Okay – so yeah, this is actually the top 11 list. But when it came down to the final spot, I just couldn’t choose one over the other. Jones, the #1 pick in the 1974 draft out of tiny Tennessee State, was a key piece of the vaunted Cowboys “Doomsday Defense” during his illustrious 15-year career with Dallas. It would have been 16 had he not decided to forego the 1979 season to pursue a boxing career! He was a 3-time Pro Bowler and an All-Pro and helped lead the Cowboys to three Super Bowl appearances, winning one of them.
Fryar, out of Nebraska, was the first pick of the New England Patriots in the 1984 draft. He spent the first nine seasons of his 17-year NFL career with the Patriots and helped lead them to a Super Bowl appearance in 1985 against the Bears. Fryar actually had his most productive seasons while playing in his 30’s for the Dolphins and Eagles, making four of his five Pro Bowls with those two teams. Additionally, he was a pretty accomplished return man early in his career.
A combination of devastating power and outstanding speed – that of course would be every GM’s ideal running back. While that type of running back is highly sought after in any draft, he is rarely found. Certainly not to the extent that the Houston Oilers acquired when they drafted Heisman Trophy winner Earl Campbell out of the University of Texas with the #1 pick in the 1978 draft.
And Campbell literally hit the ground running! He led the league in rushing his first three seasons and won both the Offensive Rookie of the Year award and the Offensive Player of the Year award in 1978. He was a 5-time Pro Bowler and a 3-time All-Pro and he was inducted into the Hall of Fame in 1991.
When you do a list such as this, the tendency is to gravitate towards loading it up with skill players. That’s somewhat understandable given the fact that you have plenty of stats to look at and therefore it’s much easier to make judgments about a player’s value compared to other candidates. It’s just not like that for offensive linemen. With them, it’s a bit more subjective – you rely on reputation and consider the success of the team they played for.
But with Orlando Pace, there is no concern about how he stacks up. He was Dick Vermeil’s first draft pick when he took over as the Rams head coach in 1997. Pace, who played at Ohio State and finished 4th in the Heisman Trophy balloting after his final season there, was so highly thought of coming out of college that the Rams traded four draft picks to the Jets to move up from the #6 spot to take him as the #1 overall selection that year. It was the first time in 29 years that an offensive lineman was taken #1 overall.
And Pace certainly lived up to the billing. Over the course of his 13-year career (12 with the Rams), Pace was a 7-time Pro Bowler and was selected to the All-Pro Team three times. During his first nine years, before injuries started to take their toll on his career, Pace was widely considered to be the most dominant offensive lineman in the league. While names like Warner, Bruce, Holt and Faulk are the ones usually mentioned when talking about those “Greatest Show on Turf” Rams teams that made five playoff appearances and two trips to the Super Bowl, there can be no question that Orlando Pace was a cornerstone and a key to that success.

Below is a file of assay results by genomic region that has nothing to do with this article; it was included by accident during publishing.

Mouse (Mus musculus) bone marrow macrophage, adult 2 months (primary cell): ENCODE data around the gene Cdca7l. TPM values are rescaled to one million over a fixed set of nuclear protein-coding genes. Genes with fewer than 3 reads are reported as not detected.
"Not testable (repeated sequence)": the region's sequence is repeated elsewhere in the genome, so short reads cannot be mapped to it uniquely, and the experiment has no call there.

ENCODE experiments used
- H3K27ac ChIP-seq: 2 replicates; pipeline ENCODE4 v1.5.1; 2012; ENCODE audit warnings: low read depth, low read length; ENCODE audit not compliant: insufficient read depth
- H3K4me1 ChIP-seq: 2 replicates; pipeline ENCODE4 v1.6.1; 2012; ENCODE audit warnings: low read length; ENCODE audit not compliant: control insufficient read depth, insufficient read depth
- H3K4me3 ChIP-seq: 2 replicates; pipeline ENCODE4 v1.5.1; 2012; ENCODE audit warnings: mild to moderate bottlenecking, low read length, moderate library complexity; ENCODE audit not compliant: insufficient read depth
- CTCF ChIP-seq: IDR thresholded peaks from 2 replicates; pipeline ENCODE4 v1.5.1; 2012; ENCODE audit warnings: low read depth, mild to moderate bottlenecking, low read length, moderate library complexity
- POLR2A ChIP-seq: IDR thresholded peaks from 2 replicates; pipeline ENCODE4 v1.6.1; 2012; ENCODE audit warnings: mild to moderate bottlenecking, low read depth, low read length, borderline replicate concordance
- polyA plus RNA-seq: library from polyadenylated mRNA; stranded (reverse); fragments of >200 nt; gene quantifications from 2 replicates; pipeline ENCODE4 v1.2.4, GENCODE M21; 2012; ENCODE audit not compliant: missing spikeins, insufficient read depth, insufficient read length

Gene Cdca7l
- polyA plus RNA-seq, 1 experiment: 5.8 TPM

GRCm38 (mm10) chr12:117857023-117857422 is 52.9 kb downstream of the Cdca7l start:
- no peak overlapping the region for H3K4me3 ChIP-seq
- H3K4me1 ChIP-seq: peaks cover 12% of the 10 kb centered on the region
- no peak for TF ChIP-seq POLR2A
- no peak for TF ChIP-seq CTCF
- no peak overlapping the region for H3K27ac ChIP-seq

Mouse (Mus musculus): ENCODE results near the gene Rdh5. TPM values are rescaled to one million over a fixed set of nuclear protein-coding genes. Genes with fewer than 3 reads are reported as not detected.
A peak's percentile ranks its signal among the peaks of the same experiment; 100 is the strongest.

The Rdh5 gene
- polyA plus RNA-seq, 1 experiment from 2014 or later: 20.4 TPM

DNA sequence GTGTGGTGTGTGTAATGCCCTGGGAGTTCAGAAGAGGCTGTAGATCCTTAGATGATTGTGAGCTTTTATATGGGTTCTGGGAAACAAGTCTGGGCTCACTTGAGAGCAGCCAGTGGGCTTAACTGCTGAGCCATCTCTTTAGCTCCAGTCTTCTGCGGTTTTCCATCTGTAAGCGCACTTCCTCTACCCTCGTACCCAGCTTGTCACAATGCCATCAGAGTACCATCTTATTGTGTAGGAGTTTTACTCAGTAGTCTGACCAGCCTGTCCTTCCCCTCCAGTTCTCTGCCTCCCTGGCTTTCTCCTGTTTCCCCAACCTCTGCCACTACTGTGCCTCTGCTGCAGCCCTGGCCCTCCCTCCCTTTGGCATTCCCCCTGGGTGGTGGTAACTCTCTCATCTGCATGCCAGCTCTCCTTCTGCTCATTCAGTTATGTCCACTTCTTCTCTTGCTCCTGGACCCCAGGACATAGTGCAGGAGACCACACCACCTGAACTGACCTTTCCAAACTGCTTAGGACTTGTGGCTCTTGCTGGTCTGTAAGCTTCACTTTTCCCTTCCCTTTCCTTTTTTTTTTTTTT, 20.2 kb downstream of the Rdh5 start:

And guess who that offensive lineman was that was taken #1 overall 29 years prior to Orlando Pace receiving that distinction? Yep – Ron Yary! The Minnesota Vikings used the first pick of the 1968 draft to select Yary, an All-American tackle who played on USC’s 1967 National Championship team. The Vikings had actually acquired that pick from the New York Giants as part of their 1967 trade of Fran Tarkenton to the Giants.
Yary had an outstanding 15-year NFL career, with all but one spent in a Vikings uniform. He was known for having that unique combination of speed and athleticism that was not commonly found in offensive linemen back in his day.
Yary was the model of durability and consistency, having missed only two games in his Vikings career because of injury. He was a 7-time Pro Bowler and he was voted to the All-Pro Team 6 times. Yary was a big reason why the Vikings made ten playoff appearances, including four trips to the Super Bowl, during his time in Minnesota. In 2001, Yary was inducted into the pro Football Hall of Fame.
Selmon was the first-ever draft choice of the Tampa Bay Buccaneers. Taken by the expansion franchise with the 1st overall pick in 1976, the Lombardi and Outland Trophies winner at the University of Oklahoma came to the Bucs with a lot of promise. And he most definitely delivered.
While Selmon battled injuries early in his career, he soon came to be recognized as one of the premier defensive players in the league. After enduring the franchise’s infamous 0-26 start, Selmon helped lead the Buccaneers to the Conference Championship Game in just their fourth year of existence. Before his injury-shortened, 9-year career ended, Tampa Bay would go on to make two more playoff appearances.
In 1979, Selmon was the unanimous selection for the Defensive Player of the Year Award after recording 11 sacks and 117 tackles that year. He was a 6-time Pro Bowler and picked for the All-Pro Team once. In 1995, Selmon was inducted into the Hall of Fame.